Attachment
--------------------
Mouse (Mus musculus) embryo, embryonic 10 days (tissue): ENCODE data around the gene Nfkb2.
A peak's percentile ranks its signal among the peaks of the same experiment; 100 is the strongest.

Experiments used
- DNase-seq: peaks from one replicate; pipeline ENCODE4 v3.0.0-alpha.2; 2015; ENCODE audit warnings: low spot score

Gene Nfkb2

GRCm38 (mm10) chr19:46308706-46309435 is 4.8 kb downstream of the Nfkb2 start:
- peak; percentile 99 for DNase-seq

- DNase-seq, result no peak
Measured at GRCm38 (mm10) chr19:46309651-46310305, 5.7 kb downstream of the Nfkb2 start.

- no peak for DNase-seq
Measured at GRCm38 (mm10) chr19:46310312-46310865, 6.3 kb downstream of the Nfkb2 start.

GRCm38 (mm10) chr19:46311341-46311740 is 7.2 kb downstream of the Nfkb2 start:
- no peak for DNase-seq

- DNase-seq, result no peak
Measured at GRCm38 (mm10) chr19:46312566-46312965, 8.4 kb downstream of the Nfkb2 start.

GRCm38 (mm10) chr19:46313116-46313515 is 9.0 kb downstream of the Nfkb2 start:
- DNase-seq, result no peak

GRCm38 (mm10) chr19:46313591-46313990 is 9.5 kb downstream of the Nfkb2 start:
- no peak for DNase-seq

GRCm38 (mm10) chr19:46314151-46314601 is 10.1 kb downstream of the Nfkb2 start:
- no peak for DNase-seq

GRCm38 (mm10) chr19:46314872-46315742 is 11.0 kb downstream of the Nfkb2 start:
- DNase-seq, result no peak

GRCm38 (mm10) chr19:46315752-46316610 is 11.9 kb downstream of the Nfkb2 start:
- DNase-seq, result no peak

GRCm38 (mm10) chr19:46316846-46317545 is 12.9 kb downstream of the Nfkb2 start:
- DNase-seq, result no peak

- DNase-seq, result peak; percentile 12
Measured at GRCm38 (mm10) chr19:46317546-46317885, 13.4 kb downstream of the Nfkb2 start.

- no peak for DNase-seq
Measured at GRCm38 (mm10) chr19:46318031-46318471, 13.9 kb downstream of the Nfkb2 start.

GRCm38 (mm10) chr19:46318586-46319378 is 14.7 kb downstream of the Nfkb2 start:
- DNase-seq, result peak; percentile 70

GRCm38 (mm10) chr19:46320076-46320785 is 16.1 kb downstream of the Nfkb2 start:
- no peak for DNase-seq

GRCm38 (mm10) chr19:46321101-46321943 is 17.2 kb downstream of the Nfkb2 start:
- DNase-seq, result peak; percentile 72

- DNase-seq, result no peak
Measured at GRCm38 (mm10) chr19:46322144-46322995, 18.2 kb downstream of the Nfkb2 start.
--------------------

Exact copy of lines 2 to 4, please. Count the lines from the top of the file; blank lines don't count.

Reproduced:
A peak's percentile ranks its signal among the peaks of the same experiment; 100 is the strongest.

Experiments used
- DNase-seq: peaks from one replicate; pipeline ENCODE4 v3.0.0-alpha.2; 2015; ENCODE audit warnings: low spot score